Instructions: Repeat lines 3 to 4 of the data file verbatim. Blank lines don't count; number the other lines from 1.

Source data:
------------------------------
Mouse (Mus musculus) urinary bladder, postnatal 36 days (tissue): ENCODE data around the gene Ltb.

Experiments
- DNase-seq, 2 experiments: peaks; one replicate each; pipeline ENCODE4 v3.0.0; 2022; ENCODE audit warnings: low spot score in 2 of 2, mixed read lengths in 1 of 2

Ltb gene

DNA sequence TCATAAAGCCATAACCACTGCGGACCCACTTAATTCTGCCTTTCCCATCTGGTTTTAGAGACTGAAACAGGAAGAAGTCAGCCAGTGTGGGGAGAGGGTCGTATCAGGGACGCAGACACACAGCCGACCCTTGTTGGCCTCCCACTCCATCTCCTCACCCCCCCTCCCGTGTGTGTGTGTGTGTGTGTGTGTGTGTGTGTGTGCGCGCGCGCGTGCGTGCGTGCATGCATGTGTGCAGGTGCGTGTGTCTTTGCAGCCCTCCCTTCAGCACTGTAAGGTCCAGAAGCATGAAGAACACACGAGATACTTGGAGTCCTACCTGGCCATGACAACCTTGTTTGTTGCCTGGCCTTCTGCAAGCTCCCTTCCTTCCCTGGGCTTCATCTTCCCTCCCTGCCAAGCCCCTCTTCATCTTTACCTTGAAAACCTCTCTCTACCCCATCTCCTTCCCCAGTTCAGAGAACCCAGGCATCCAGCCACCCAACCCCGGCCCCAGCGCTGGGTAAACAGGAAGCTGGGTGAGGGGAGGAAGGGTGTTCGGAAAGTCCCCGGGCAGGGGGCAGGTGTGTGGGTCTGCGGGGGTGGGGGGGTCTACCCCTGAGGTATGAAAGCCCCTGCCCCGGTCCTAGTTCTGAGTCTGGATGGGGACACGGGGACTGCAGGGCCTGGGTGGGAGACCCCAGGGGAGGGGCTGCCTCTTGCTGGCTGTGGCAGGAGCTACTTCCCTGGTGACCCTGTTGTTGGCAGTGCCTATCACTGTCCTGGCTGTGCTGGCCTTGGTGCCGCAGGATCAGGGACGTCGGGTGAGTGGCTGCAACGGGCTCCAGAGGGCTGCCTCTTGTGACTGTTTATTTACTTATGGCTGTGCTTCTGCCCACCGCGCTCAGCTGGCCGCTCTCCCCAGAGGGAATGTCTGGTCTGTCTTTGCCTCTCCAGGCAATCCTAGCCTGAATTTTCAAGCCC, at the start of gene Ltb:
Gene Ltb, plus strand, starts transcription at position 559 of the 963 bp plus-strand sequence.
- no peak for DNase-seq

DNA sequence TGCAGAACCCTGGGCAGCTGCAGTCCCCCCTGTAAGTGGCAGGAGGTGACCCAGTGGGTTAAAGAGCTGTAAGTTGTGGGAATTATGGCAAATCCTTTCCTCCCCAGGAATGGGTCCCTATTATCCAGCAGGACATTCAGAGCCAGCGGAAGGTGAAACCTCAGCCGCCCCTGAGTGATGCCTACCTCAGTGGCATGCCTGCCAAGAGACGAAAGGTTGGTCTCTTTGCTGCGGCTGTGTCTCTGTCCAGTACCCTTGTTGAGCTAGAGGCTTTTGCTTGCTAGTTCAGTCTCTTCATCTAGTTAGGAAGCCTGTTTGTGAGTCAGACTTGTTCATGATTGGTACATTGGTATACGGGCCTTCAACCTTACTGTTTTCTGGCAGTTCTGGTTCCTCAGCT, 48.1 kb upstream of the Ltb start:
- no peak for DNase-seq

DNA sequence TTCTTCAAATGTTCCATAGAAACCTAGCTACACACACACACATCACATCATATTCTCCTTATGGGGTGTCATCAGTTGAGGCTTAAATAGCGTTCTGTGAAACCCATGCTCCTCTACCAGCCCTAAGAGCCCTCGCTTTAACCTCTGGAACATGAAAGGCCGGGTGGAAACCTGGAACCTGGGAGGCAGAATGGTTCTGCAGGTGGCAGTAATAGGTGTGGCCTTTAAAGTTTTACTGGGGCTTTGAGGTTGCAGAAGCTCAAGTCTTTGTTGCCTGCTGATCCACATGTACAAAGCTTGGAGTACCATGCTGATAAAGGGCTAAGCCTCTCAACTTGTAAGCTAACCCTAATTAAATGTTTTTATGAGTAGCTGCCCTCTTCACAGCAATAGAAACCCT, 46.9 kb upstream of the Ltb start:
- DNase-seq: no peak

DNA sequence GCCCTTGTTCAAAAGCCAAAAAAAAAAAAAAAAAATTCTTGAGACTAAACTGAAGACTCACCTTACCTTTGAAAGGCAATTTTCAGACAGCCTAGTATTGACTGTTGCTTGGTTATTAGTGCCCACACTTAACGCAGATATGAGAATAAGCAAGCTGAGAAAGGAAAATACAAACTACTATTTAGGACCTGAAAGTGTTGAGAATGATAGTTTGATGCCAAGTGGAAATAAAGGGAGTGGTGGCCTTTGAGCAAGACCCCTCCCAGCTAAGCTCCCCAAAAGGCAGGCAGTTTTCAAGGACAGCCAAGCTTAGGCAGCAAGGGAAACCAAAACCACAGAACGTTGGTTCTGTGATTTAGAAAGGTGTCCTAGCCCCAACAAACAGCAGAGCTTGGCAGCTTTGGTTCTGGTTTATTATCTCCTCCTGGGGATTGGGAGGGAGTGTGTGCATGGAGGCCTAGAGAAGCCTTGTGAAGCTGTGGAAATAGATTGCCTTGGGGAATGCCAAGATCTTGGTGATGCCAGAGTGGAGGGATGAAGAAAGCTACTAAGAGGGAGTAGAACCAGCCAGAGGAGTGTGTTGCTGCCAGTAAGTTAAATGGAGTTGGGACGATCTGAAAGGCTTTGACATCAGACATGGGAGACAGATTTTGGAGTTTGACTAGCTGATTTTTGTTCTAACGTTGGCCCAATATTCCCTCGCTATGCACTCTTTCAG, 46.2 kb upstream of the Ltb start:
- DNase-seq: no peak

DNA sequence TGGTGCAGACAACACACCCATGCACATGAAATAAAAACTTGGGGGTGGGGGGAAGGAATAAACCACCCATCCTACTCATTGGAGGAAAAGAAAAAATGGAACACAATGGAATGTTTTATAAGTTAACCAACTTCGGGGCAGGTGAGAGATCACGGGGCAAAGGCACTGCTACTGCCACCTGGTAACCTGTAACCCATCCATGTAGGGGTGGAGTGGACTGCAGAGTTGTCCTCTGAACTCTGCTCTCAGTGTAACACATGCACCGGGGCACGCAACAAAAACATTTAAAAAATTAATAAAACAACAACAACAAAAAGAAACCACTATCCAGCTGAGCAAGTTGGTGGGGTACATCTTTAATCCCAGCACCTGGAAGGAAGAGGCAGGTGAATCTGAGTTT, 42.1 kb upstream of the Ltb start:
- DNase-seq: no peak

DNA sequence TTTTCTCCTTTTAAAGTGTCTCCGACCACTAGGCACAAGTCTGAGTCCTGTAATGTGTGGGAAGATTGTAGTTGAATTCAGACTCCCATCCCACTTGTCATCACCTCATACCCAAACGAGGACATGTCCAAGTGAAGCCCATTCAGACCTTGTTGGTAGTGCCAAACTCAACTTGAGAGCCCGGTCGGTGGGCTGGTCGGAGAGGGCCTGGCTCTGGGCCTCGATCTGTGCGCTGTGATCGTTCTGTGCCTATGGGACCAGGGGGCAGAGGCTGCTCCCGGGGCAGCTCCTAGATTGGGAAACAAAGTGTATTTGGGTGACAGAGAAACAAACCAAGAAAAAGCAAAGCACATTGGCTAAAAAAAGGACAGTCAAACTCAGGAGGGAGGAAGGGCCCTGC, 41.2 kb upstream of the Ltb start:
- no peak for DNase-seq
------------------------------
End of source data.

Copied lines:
- DNase-seq, 2 experiments: peaks; one replicate each; pipeline ENCODE4 v3.0.0; 2022; ENCODE audit warnings: low spot score in 2 of 2, mixed read lengths in 1 of 2

Ltb gene